Hemolytic Disease

Also known as: erythroblastosis fetalis

What is hemolytic disease of the fetus and newborn?

Hemolytic disease of the newborn is a condition that occurs when a mother’s blood type is not compatible with her unborn fetus. Mothers’ (and all humans) blood is categorized by blood type. Each blood type depends on the presence or absence of specific molecules on the surface of red blood cells (called antigens; Rh, A , B , AB and O and others). Blood also contains specialized proteins (called antibodies) which can destroy a different red blood cell type (Rh positive blood has the Rh antigen but no Rh antibody- Rh negative blood has no Rh antigen or Rh antibody). If a mother is Rh negative and her fetus is Rh positive, any blood passing from baby to mother will result in the mother's blood producing antibodies to it (incompatible blood types) which will cross the placenta and attack and destroy the baby's red cells. This process is called hemolysis, and occurs not only with Rh incompatibility, but also with type O mothers and in the presence of other blood types.


What are the signs/symptoms of hemolytic disease of the newborn?

Jaundice, pallor (anemia), a large liver and spleen and swelling with fluid (edema) under the skin (hydrops).


What are hemolytic disease care options?

Serial monitoring of the mother and fetus from around 15 weeks gestation may be required, and depending on severity, intrauterine transfusion of the fetus until 34-35 weeks gestation, when delivery may normally be planned.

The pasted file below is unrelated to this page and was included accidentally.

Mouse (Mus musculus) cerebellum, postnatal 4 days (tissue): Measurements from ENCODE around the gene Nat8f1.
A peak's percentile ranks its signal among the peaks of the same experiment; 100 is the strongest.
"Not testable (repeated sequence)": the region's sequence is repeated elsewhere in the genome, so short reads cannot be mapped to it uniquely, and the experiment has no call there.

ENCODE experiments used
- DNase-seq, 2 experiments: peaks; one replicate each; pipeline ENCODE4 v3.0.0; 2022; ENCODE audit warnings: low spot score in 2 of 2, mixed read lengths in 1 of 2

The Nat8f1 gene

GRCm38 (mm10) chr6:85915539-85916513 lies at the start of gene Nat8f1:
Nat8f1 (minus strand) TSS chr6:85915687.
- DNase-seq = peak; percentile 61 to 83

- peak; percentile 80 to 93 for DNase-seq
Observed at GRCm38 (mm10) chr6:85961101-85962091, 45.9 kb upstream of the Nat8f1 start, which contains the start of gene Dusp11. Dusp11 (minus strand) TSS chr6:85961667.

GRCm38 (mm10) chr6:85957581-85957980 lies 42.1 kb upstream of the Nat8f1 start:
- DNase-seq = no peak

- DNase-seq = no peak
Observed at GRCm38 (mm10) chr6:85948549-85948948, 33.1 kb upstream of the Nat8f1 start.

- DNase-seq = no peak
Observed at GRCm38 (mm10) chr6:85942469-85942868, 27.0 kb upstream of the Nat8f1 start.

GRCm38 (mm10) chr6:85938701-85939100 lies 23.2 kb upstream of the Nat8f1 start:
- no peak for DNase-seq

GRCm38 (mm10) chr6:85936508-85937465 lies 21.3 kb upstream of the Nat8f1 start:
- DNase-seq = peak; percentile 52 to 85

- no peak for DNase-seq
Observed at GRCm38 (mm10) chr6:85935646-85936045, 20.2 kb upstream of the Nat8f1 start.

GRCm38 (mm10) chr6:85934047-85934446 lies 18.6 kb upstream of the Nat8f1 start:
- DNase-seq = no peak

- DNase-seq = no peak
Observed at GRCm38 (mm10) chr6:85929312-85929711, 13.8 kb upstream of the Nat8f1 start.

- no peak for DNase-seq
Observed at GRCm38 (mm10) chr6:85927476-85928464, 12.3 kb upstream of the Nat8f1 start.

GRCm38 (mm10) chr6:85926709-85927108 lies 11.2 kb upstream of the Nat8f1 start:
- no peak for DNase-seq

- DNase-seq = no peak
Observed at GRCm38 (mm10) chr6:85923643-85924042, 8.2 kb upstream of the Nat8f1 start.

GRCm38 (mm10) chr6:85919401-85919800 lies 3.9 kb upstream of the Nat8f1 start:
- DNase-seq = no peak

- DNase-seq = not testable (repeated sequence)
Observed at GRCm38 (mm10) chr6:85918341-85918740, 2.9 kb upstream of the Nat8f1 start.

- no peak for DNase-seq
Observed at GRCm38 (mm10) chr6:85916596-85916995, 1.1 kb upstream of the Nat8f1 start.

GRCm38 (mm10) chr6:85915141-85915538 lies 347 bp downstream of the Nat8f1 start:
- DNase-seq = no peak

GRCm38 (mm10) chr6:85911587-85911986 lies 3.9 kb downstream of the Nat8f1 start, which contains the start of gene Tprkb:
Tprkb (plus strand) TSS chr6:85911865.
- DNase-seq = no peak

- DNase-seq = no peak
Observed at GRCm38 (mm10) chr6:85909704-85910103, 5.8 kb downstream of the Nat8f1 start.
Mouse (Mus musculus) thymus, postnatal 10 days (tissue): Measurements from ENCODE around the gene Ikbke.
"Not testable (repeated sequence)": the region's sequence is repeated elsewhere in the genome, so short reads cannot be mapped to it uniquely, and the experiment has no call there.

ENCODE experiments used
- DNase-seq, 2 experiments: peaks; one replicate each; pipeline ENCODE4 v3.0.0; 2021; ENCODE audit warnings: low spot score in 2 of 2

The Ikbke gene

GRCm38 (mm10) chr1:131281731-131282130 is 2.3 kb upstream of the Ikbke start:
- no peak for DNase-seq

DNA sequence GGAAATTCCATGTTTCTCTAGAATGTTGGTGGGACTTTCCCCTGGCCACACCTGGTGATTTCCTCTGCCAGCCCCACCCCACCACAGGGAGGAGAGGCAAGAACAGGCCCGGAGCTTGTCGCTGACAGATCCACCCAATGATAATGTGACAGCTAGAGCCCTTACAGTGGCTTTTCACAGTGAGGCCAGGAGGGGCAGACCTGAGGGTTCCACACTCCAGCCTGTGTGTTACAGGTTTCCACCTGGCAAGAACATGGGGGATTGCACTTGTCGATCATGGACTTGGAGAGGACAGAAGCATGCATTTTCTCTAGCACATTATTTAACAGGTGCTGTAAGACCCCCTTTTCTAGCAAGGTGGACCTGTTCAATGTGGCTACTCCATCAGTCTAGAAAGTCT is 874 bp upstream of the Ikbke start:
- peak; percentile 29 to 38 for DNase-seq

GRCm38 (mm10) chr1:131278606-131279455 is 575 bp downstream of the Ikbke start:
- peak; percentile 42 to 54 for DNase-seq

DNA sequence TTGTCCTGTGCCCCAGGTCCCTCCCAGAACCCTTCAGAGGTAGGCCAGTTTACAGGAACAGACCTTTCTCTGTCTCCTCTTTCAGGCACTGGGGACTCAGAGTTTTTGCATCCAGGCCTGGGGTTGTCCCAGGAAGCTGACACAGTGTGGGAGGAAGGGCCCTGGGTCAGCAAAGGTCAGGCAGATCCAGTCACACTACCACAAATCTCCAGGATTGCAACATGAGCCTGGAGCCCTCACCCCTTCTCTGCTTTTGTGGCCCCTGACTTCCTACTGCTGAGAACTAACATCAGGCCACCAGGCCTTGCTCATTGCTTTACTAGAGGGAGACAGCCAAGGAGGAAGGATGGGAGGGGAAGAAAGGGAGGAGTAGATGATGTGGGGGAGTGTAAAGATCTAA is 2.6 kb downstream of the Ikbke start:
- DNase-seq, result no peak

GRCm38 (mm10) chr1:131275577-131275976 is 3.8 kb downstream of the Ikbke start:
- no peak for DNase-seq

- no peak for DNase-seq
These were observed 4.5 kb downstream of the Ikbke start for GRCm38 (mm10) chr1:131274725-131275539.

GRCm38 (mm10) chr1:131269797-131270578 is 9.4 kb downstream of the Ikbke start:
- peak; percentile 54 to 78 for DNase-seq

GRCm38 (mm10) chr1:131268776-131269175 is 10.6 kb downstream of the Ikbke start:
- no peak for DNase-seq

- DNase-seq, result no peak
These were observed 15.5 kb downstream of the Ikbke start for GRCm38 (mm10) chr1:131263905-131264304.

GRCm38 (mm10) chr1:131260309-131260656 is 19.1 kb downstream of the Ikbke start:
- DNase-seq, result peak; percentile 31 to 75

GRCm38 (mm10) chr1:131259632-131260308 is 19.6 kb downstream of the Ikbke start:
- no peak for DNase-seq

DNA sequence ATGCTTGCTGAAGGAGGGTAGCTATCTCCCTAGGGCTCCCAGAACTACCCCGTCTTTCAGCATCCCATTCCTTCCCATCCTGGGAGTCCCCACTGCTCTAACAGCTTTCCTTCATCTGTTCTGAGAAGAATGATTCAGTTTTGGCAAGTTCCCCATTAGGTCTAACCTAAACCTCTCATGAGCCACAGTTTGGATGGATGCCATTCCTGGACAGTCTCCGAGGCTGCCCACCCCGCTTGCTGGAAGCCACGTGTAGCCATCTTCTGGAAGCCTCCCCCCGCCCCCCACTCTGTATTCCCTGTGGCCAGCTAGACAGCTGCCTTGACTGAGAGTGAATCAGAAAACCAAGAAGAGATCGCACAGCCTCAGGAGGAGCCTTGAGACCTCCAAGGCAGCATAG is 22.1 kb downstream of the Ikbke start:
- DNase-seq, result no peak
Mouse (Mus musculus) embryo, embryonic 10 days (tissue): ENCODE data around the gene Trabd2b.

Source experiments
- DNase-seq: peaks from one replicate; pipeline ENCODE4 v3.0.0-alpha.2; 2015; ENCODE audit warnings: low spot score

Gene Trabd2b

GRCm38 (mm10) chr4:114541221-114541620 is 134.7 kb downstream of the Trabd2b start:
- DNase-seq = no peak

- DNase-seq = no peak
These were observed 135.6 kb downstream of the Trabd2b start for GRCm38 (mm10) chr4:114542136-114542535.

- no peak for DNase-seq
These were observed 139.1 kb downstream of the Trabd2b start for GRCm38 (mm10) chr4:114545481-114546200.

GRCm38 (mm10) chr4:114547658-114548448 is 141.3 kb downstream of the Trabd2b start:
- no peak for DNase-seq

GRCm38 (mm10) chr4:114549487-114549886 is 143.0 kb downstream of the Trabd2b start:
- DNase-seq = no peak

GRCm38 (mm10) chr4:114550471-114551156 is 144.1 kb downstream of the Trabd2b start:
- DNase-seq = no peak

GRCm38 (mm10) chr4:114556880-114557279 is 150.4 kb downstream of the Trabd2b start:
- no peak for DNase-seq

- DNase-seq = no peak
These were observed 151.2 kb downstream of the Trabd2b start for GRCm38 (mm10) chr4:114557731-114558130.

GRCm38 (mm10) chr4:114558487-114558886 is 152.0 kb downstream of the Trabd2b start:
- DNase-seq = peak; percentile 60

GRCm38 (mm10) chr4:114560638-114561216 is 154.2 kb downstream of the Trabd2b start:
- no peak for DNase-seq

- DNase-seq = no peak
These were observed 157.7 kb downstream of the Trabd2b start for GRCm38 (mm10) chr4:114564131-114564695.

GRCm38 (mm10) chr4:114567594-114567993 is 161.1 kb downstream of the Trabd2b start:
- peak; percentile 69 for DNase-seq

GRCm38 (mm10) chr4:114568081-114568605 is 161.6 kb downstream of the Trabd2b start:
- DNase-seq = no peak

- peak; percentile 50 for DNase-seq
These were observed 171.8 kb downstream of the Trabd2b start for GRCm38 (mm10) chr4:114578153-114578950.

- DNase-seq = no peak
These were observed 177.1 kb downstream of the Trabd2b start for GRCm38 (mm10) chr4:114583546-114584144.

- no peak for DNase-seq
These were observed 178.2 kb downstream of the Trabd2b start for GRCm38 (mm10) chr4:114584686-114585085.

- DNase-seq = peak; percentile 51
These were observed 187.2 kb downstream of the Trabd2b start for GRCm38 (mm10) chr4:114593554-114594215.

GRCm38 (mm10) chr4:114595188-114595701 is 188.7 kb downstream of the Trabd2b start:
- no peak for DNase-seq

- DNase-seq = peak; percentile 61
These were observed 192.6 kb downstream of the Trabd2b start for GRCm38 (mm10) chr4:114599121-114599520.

Other treatment options (exchange transfusions etc.) will be discussed with you by your Nicklaus Children's Fetal Care Center Perinatologist/ Neonatologist.

Reviewed by: Jack Wolfsdorf, MD, FAAP

This page was last updated on: 10/31/2017 11:53:33 AM

From the Newsdesk

How is congenital heart defect identified prenatally? - Dr. David Drossner explains
11/14/2017 — Dr. David Drossner, a pediatric cardiologist with The Heart Program at Nicklaus Children's Hospital, discusses how congenital heart disease (CHD) is identifying prenatally.
What should I expect during the first visit with a fetal cardiologist? - Dr. James Enos explains
11/14/2017 — Dr. James Enos, a pediatric cardiologist with The Heart Program at Nicklaus Children's Hospital, explains what to expect during the first visit with the fetal cardiologist.